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American College of Radiology (ACR) launches Contrast-Enhanced Mammography Imaging Screening Trial (CMIST) in collaboration with GE Healthcare and the Breast Cancer Research Foundation

CMIST to determine whether CEM improves breast cancer detection for women with dense breasts The American College of Radiology (ACR)…

By Girl Power News , in News , at October 26, 2022

CMIST to determine whether CEM improves breast cancer detection for women with dense breasts

The American College of Radiology (ACR) is set to launch the Contrast-Enhanced Mammography Imaging Screening Trial (CMIST) in collaboration with the Breast Cancer Research Foundation (BCRF) and GE Healthcare. The trial will determine whether contrast-enhanced mammography improves breast cancer detection and reduces false-positive exams in women with dense breasts.

About 43 percent of women aged 40 to 72 have dense breasts, which can make detection of breast cancer more challenging when using mammography alone. The CMIST study seeks to determine if contrast-enhanced mammography (CEM) provides more accurate cancer detection compared to digital breast tomosynthesis (DBT) in women with dense breasts.

CEM combines mammography and vascular-based screening methods in a simple and quick procedure to highlight areas of unusual blood flow patterns that may indicate malignancy. Early studies of CEM in screening women with dense breasts have shown the potential benefit of CEM in the detection of breast cancer.

“In the fight against breast cancer, unfortunately it is all too common for women with dense breasts to face an agonizing wait for answers,” says Catherine Lezy, General Manager for Mammography at GE Healthcare. “We know that CEM technology can be a game-changer in helping improve breast cancer outcomes. I’m excited that both GE Healthcare’s Senographe Pristina™ mammography system and SenoBright HD™ CEM technology, together with GE Healthcare Pharmaceutical Diagnostics contrast media will be used to further evaluate the clinical benefits of CEM. We hope that this will help clinicians feel more confident in their diagnosis and help patients get the answers they deserve.”

The planned study will be managed by the American College of Radiology Center for Research and Innovation, with support from the Breast Cancer Research Foundation and GE Healthcare, under the supervision of Principal Investigator Christopher Comstock, MD, FACR, FSBI, Director of Breast Imaging Clinical Trials, Memorial Sloan Kettering Cancer Center, who said: “The CMIST Trial can help determine if contrast-enhanced mammography can provide a more sensitive and specific method for breast cancer screening in women with dense breasts, finding many cancers missed with our current methods.”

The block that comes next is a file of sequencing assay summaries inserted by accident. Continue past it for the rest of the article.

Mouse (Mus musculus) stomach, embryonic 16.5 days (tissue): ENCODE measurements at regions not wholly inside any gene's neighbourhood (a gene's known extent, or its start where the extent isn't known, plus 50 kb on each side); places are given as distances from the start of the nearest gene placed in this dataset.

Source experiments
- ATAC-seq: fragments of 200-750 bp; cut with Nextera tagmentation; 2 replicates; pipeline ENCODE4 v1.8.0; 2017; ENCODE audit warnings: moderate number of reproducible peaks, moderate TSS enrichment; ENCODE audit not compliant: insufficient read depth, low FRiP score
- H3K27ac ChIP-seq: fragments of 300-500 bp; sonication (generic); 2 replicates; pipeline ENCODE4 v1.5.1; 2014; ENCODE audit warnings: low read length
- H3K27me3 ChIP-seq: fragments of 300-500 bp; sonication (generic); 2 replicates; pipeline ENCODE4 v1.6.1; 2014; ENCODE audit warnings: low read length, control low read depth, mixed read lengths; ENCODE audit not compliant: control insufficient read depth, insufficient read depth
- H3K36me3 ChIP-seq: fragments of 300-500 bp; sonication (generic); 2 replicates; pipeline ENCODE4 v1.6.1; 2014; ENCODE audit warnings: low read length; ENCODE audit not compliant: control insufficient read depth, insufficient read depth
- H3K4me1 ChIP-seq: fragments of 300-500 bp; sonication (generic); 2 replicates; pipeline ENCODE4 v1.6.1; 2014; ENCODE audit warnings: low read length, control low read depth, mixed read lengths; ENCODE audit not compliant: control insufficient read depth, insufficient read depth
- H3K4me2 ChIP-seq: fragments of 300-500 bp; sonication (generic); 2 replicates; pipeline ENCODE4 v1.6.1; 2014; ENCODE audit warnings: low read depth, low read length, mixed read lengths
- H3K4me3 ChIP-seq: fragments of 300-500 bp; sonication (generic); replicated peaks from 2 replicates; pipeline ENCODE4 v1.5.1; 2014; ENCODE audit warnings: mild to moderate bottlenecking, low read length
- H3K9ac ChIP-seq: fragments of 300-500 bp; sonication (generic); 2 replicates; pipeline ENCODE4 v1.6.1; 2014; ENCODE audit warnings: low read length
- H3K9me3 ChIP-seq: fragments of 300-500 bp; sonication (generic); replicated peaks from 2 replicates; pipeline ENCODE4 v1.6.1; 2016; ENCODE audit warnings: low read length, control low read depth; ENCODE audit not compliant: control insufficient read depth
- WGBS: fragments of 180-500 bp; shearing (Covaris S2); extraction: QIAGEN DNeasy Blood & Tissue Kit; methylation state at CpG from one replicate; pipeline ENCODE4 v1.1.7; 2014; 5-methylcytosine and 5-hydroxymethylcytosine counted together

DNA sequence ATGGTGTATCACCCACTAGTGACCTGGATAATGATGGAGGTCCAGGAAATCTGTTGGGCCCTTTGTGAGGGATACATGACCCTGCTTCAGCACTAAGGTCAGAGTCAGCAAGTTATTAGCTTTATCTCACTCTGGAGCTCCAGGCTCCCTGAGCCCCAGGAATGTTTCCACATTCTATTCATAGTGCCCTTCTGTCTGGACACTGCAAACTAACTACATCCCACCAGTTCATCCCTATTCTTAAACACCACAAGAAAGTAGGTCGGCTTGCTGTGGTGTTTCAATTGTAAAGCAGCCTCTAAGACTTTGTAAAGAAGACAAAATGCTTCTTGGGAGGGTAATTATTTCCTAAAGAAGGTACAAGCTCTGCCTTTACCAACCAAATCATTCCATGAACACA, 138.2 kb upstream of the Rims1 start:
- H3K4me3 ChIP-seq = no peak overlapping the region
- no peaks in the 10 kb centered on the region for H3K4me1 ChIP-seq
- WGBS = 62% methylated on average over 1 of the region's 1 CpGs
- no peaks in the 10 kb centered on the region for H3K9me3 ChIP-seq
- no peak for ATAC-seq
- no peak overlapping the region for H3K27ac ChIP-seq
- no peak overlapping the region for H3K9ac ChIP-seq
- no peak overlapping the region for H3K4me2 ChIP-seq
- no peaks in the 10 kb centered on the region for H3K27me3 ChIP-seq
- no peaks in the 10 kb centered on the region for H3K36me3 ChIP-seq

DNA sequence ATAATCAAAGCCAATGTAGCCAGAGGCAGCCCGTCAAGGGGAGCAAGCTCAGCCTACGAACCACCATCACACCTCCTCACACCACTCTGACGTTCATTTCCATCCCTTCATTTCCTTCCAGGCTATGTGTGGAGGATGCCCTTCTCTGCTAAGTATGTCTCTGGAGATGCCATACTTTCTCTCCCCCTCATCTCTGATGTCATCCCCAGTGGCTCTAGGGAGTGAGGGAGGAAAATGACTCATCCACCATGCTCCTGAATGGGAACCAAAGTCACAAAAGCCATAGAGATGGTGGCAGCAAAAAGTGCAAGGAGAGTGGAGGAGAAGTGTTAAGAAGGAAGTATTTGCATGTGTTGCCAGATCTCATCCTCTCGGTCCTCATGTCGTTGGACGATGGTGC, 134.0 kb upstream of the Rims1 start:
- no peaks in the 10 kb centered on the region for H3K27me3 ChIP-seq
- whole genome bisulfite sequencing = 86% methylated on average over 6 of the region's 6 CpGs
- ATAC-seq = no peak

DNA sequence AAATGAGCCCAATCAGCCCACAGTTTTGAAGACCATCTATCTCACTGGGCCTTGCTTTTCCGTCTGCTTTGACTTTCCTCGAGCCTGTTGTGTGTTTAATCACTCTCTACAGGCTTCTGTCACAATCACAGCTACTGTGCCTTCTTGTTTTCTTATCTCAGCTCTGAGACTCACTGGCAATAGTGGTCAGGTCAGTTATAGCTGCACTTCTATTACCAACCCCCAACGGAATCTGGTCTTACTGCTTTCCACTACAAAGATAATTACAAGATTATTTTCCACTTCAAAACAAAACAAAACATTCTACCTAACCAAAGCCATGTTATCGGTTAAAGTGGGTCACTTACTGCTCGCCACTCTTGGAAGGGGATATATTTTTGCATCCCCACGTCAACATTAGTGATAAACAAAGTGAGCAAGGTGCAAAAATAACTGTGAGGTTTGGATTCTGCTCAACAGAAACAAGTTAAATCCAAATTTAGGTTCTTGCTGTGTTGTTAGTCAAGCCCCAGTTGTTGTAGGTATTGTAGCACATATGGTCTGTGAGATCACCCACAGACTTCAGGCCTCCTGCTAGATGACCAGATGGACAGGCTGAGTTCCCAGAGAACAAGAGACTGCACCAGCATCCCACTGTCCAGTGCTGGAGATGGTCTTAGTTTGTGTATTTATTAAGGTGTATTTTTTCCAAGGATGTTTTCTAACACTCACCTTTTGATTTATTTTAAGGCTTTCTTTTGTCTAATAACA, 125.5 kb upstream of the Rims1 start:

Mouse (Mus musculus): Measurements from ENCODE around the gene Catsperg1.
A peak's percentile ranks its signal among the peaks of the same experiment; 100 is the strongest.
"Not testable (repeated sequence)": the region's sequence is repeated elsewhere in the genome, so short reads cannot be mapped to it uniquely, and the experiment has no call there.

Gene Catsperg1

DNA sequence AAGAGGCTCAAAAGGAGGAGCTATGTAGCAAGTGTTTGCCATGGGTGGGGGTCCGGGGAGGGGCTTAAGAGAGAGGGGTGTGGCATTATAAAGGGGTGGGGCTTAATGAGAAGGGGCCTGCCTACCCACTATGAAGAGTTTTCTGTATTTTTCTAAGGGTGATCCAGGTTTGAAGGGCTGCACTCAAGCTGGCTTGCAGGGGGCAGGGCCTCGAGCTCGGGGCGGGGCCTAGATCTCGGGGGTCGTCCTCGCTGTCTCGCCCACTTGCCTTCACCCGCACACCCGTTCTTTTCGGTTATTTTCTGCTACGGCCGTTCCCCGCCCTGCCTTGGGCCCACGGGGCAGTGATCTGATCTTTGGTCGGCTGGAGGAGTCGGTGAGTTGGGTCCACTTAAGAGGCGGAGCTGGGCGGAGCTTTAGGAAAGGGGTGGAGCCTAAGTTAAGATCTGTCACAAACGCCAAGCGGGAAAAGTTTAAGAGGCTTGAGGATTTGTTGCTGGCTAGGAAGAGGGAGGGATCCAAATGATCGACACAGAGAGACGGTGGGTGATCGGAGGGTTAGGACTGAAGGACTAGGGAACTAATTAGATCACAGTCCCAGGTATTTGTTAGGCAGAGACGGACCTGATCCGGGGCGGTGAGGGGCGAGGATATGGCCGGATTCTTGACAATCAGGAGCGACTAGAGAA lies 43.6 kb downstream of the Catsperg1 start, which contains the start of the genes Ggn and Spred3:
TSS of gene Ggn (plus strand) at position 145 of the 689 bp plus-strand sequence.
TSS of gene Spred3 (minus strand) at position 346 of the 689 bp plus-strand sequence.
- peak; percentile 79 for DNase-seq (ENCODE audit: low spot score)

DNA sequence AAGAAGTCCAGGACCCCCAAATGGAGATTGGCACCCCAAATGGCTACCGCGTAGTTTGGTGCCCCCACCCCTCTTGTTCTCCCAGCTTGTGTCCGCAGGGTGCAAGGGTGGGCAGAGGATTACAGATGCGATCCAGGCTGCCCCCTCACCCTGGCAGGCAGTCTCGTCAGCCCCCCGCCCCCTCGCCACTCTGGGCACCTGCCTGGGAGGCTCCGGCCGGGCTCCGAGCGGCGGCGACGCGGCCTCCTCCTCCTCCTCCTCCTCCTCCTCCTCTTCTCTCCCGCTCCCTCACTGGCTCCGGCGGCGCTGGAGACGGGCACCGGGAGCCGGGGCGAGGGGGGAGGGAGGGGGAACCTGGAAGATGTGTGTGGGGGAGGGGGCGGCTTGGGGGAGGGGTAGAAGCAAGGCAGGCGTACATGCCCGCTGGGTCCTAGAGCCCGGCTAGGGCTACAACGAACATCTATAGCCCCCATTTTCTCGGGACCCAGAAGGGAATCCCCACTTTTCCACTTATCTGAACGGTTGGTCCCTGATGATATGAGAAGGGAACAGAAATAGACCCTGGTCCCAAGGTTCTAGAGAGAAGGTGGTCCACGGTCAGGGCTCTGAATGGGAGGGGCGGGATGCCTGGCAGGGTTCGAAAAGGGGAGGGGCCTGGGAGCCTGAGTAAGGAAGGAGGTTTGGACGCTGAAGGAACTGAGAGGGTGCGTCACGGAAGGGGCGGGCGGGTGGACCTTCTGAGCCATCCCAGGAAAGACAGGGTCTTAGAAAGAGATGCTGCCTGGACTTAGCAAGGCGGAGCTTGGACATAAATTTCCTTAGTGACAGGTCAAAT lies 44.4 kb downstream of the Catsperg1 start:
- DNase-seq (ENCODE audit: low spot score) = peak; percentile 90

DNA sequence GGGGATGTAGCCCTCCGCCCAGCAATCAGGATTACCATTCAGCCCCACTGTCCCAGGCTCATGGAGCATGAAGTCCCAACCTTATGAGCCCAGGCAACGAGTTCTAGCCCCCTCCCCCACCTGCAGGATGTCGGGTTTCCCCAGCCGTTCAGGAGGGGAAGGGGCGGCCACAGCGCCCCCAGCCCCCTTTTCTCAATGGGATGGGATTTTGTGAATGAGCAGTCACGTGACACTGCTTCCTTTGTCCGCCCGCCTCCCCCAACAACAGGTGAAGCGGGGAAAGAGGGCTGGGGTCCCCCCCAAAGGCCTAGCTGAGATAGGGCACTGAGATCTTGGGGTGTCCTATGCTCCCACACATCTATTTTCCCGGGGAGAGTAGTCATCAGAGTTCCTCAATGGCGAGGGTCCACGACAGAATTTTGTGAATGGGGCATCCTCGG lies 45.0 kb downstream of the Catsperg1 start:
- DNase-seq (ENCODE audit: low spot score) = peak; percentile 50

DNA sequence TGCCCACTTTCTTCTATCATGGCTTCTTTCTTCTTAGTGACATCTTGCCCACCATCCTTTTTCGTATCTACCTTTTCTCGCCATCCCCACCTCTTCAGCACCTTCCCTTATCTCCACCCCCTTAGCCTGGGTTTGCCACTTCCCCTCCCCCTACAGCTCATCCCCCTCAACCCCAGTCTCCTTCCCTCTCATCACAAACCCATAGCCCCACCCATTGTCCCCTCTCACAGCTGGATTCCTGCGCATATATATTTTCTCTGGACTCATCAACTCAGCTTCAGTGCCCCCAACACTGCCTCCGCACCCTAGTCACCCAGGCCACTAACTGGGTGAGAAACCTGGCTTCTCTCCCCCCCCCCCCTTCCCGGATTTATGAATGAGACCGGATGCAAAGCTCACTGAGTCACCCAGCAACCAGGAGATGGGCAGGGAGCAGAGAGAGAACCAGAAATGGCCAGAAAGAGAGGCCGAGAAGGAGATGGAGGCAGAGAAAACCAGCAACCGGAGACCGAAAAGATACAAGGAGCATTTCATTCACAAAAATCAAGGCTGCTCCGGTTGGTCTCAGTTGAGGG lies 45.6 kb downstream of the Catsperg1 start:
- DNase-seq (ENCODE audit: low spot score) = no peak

“Through CMIST, we hope to gain increased understanding of the potential role of contrast mammography for women with dense breasts with the goal of developing more individualized breast imaging strategies.” said Etta Pisano, MD, FACR, American College of Radiology Chief Research Officer.

“Given recent trends in the rising incidence of breast cancer, it is a key imperative to improve current diagnostic tools,” said Dorraya El-Ashry, PhD, Chief Scientific Officer of the Breast Cancer Research Foundation. “We know that early detection is a key determinant of survival and improving diagnostic technology for women with dense breasts will undoubtedly save lives.”

As the world observes Breast Cancer Awareness month throughout October, women are encouraged to ‘Don’t Skip’ their annual mammogram – where they can learn more about their own risk factors, including breast density, and consider the best care options with the help of their physician. Click here to learn more.

The American College of Radiology (ACR), founded in 1924, is a professional medical society dedicated to serving patients and society by empowering radiology professionals to advance the practice, science and professions of radiological care. acr.org

Breast cancer is a complex disease with no simple solution. Research is the key to stopping it in its tracks. Founded in 1993 by Evelyn H. Lauder, BCRF is the largest private funder of breast cancer research in the world. Investing in the best minds in science—from those investigating prevention, diagnosis, treatment, survivorship, and metastasis—and foster cross-disciplinary collaboration, BCRF’s approach accelerates the entire field and moves us closer to the answers we urgently need to be the end of breast cancer. Learn more and get involved at BCRF.org.

GE Healthcare is the $17.7 billion healthcare business of GE (NYSE: GE). As a leading global medical technology, pharmaceutical diagnostics and digital solutions innovator, GE Healthcare enables clinicians to make faster, more informed decisions through intelligent devices, data analytics, applications and services, supported by its Edison intelligence platform. With over 100 years of healthcare industry experience and around 48,000 employees globally, the company operates at the center of an ecosystem working toward precision health, digitizing healthcare, helping drive productivity and improve outcomes for patients, providers, health systems and researchers around the world.

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